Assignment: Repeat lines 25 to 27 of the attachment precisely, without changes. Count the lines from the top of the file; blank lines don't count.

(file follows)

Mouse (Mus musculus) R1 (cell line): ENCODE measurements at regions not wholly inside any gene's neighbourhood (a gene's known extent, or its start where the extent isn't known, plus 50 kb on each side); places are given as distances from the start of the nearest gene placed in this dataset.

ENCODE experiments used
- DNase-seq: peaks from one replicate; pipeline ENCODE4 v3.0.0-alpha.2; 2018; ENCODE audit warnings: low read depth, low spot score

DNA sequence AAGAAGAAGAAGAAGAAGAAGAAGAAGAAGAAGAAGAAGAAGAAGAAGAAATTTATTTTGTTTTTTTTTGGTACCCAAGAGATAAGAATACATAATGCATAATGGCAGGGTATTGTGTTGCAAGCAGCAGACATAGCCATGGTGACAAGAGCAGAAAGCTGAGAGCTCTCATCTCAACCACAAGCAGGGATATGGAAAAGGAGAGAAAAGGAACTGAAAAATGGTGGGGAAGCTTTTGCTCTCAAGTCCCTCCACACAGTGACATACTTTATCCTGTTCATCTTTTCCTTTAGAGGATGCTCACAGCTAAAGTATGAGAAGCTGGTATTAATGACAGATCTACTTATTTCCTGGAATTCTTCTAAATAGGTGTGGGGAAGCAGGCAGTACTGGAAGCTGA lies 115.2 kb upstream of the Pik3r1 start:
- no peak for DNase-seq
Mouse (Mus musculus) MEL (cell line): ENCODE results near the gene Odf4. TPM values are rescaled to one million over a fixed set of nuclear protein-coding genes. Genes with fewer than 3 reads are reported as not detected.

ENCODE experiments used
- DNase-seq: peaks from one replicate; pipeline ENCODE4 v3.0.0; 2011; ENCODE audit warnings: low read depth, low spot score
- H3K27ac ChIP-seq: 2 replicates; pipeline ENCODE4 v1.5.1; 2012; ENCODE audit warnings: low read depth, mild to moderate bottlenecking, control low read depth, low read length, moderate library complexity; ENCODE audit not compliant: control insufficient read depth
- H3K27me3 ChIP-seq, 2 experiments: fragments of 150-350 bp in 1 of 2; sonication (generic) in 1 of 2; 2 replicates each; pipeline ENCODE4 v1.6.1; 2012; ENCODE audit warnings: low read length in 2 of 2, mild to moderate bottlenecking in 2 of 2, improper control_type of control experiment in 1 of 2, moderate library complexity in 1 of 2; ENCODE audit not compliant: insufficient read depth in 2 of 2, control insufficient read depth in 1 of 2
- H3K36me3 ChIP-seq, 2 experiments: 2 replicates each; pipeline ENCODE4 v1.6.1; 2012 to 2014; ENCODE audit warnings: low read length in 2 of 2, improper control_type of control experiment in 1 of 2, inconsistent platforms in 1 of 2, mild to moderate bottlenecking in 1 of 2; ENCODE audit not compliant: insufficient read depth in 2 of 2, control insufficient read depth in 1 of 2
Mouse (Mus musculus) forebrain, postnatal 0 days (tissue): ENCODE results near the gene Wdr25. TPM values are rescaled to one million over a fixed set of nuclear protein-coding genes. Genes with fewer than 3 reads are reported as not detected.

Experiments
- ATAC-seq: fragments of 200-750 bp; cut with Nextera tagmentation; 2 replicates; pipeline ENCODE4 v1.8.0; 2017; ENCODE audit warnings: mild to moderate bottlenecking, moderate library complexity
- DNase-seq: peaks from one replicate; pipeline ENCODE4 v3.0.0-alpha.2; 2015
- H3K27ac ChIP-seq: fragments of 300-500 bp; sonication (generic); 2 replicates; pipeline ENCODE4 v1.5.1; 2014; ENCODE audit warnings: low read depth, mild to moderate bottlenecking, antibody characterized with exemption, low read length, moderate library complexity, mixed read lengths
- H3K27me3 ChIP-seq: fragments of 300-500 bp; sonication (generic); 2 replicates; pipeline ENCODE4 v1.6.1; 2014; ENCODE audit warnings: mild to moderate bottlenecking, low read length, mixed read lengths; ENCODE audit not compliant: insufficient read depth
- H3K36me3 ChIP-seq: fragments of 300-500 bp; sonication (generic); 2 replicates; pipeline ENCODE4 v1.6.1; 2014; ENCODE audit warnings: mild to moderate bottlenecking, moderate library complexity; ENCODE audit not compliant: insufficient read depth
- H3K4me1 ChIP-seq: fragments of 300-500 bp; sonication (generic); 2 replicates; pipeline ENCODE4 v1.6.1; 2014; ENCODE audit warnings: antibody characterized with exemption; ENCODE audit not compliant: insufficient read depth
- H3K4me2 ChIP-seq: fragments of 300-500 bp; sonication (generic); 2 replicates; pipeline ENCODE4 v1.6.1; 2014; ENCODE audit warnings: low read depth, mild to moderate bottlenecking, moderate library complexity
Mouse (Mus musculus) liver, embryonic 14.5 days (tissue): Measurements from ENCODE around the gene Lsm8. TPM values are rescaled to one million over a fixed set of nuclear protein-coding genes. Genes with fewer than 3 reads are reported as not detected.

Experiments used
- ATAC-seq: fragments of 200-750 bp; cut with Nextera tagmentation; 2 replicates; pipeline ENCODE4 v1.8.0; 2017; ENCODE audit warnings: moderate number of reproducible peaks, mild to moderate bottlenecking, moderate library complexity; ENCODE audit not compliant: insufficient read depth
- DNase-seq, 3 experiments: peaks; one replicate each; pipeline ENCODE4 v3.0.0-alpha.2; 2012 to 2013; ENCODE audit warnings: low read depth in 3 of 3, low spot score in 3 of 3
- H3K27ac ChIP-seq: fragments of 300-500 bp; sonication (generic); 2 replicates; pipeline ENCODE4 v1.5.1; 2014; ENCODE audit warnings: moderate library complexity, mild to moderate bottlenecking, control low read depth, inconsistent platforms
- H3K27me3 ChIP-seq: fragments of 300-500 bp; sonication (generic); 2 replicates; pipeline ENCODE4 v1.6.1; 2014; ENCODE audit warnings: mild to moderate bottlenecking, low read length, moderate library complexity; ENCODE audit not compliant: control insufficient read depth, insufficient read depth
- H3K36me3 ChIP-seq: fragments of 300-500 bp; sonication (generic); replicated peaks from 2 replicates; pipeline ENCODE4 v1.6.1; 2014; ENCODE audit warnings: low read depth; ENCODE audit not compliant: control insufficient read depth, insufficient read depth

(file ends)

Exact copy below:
- H3K27ac ChIP-seq: fragments of 300-500 bp; sonication (generic); 2 replicates; pipeline ENCODE4 v1.5.1; 2014; ENCODE audit warnings: moderate library complexity, mild to moderate bottlenecking, control low read depth, inconsistent platforms
- H3K27me3 ChIP-seq: fragments of 300-500 bp; sonication (generic); 2 replicates; pipeline ENCODE4 v1.6.1; 2014; ENCODE audit warnings: mild to moderate bottlenecking, low read length, moderate library complexity; ENCODE audit not compliant: control insufficient read depth, insufficient read depth
- H3K36me3 ChIP-seq: fragments of 300-500 bp; sonication (generic); replicated peaks from 2 replicates; pipeline ENCODE4 v1.6.1; 2014; ENCODE audit warnings: low read depth; ENCODE audit not compliant: control insufficient read depth, insufficient read depth